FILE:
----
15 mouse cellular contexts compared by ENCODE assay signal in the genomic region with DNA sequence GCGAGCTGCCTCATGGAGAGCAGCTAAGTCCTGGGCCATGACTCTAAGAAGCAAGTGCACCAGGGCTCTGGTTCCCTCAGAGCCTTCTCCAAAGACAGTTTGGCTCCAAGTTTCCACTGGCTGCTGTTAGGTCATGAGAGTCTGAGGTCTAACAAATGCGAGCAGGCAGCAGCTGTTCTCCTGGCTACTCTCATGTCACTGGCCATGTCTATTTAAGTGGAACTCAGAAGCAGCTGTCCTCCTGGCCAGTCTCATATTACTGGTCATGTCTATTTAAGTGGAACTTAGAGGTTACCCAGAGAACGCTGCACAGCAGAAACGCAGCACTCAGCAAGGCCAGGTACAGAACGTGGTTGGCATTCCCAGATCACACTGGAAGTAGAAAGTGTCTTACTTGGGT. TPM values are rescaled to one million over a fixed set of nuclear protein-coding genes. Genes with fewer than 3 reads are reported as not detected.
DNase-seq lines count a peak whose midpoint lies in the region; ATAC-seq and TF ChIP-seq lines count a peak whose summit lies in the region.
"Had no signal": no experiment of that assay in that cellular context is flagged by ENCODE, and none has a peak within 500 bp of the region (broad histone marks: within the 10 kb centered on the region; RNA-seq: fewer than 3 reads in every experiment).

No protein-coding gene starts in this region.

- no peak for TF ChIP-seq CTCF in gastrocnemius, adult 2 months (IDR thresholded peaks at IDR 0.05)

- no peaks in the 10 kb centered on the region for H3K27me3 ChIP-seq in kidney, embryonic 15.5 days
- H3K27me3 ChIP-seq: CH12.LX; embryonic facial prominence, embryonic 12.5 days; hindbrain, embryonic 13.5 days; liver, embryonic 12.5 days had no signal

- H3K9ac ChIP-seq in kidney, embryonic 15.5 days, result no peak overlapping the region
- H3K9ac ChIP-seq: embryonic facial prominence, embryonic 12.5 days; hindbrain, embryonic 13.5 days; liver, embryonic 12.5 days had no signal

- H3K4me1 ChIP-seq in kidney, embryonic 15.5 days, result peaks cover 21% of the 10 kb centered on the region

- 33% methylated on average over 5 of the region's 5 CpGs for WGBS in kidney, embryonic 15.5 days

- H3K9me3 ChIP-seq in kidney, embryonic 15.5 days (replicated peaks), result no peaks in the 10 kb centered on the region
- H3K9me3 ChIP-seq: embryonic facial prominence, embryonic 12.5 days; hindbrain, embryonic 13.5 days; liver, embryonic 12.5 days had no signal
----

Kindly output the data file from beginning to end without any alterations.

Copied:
15 mouse cellular contexts compared by ENCODE assay signal in the genomic region with DNA sequence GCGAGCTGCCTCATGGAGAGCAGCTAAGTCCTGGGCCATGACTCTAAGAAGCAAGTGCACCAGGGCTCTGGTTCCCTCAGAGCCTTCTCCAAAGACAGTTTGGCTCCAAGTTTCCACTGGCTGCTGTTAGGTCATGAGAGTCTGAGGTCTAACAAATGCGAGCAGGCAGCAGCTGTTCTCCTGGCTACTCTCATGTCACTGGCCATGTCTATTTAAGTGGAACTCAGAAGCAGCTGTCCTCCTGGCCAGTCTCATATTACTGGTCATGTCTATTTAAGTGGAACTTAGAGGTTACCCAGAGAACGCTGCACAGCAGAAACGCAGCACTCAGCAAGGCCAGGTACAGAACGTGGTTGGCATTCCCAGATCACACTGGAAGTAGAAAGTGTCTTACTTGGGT. TPM values are rescaled to one million over a fixed set of nuclear protein-coding genes. Genes with fewer than 3 reads are reported as not detected.
DNase-seq lines count a peak whose midpoint lies in the region; ATAC-seq and TF ChIP-seq lines count a peak whose summit lies in the region.
"Had no signal": no experiment of that assay in that cellular context is flagged by ENCODE, and none has a peak within 500 bp of the region (broad histone marks: within the 10 kb centered on the region; RNA-seq: fewer than 3 reads in every experiment).

No protein-coding gene starts in this region.

- no peak for TF ChIP-seq CTCF in gastrocnemius, adult 2 months (IDR thresholded peaks at IDR 0.05)

- no peaks in the 10 kb centered on the region for H3K27me3 ChIP-seq in kidney, embryonic 15.5 days
- H3K27me3 ChIP-seq: CH12.LX; embryonic facial prominence, embryonic 12.5 days; hindbrain, embryonic 13.5 days; liver, embryonic 12.5 days had no signal

- H3K9ac ChIP-seq in kidney, embryonic 15.5 days, result no peak overlapping the region
- H3K9ac ChIP-seq: embryonic facial prominence, embryonic 12.5 days; hindbrain, embryonic 13.5 days; liver, embryonic 12.5 days had no signal

- H3K4me1 ChIP-seq in kidney, embryonic 15.5 days, result peaks cover 21% of the 10 kb centered on the region

- 33% methylated on average over 5 of the region's 5 CpGs for WGBS in kidney, embryonic 15.5 days

- H3K9me3 ChIP-seq in kidney, embryonic 15.5 days (replicated peaks), result no peaks in the 10 kb centered on the region
- H3K9me3 ChIP-seq: embryonic facial prominence, embryonic 12.5 days; hindbrain, embryonic 13.5 days; liver, embryonic 12.5 days had no signal